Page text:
"Jeremy Bentham’s ‘Letters’ to Adam Smith (1787, 1790)
In August 1785 Jeremy Bentham set out from England to join his younger brother Samuel, the naval architect and engineer, whose projects in Russia included helping to develop Prince Potëmkin’s estate at Krichëv. Travelling via France, Italy, Smyrna, and Bucharest, Jeremy Bentham reached White Russia in February 1786 and settled himself on a farm at Zadobrast on the Sozh, near Krichëv, to live in seclusion and write. In August the brothers entertained an English M.P., Sir Richard Worsley, who reported that the British Government intended to restrict the rate of interest. Writing in December to George Wilson, a Lincoln’s Inn barrister of Scottish extraction, Bentham mentioned his reaction to this report: ‘Sir R.W. has a notion that Pitt means to reduce the rate of interest from five to four. Tell me what you hear about it; were it true I should like to give him a piece of my mind first. I have arguments against it ready cut and dry: the former epithet you may have some doubt about; the latter you will not dispute. You know that it is an old maxim of mine, that interest, as love and religion, and so many other pretty things, should be free.’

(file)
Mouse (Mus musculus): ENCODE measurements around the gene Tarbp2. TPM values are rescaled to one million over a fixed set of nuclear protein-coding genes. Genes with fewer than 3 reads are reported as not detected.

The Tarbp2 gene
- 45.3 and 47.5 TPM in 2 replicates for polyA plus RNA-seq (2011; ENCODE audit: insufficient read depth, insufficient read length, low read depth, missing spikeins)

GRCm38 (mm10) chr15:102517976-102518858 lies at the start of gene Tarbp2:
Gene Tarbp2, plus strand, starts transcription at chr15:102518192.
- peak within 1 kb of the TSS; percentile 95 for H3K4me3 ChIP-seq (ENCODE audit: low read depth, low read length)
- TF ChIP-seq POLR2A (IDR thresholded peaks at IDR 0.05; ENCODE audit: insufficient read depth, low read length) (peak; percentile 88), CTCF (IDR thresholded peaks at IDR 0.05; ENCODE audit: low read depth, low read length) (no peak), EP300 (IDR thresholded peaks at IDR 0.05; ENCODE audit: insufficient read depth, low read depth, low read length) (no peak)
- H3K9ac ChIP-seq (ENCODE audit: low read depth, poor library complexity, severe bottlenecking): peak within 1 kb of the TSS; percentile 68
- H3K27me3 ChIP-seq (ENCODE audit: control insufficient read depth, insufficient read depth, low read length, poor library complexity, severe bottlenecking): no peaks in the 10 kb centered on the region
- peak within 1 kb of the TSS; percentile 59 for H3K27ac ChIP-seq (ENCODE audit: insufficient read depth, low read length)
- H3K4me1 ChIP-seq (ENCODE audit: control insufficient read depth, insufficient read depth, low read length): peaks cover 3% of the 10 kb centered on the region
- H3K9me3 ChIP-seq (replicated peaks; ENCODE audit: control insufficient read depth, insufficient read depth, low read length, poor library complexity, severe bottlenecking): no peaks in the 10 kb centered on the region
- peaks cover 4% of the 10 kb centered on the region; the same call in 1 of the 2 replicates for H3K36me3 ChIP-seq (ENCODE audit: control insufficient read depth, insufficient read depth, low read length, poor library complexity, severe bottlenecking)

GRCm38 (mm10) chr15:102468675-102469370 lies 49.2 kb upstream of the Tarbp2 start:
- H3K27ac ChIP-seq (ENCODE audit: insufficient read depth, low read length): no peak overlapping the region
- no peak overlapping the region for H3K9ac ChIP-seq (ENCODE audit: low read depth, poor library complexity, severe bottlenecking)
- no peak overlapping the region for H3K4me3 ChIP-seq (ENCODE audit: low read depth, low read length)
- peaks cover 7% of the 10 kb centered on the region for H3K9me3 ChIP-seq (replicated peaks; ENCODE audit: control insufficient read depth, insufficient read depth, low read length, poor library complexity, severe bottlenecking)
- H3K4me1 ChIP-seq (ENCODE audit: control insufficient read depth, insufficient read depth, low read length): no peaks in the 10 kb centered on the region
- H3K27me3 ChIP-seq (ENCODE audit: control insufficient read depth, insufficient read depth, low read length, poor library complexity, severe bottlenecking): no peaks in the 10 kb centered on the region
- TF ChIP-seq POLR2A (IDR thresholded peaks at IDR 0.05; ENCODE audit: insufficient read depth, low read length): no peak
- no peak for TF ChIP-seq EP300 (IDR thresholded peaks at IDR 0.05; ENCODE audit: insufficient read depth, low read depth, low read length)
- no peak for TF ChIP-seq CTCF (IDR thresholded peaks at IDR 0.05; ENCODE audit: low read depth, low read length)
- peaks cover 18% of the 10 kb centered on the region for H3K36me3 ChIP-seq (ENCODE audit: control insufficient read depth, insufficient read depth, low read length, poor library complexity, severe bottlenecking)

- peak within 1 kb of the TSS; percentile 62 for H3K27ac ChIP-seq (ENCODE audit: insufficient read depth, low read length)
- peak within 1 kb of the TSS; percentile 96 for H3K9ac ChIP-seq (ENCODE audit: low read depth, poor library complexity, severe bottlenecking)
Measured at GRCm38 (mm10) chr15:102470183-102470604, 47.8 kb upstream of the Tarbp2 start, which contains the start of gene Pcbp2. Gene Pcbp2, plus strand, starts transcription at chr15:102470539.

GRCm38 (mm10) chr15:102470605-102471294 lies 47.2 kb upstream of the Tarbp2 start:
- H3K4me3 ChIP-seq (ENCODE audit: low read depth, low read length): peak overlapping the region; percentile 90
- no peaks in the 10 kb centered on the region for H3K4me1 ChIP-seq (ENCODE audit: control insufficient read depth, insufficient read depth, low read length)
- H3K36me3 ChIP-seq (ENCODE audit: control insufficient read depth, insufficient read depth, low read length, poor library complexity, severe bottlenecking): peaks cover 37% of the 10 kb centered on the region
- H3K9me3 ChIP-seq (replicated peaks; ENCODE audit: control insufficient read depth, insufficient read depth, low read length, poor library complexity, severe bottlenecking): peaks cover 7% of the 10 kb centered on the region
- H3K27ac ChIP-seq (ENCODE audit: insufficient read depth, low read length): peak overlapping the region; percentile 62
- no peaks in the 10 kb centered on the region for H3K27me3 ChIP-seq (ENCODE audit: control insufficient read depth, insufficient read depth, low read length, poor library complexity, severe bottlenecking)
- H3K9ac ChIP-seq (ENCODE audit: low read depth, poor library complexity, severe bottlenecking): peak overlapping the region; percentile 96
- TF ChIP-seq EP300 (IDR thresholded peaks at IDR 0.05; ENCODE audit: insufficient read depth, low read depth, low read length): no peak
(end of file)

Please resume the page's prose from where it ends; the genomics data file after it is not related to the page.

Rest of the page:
Adam Smith (1723-1790) is commonly regarded as the first modern economist with the publication in 1776 of The Wealth of Nations. He wrote in a wide range of disciplines: moral philosophy, jurisprudence, rhetoric and literature, and the history of science. He was one of the leading figures in the Scottish Enlightenment. Smith also studied the social forces giving rise to competition, trade, and markets. While professor of logic, and later professor of moral philosophy at Glasgow University, he also had the opportunity to travel to France, where he met François Quesnay and the physiocrats; he had friends in business and the government, and drew broadly on his observations of life as well as careful statistical work summarizing his findings in tabular form. He is viewed as the founder of modern economic thought, and his work inspires economists to this day. The economic phrase for which he is most famous, the “invisible hand” of economic incentives, was only one of his many contributions to the modern-day teaching of economics.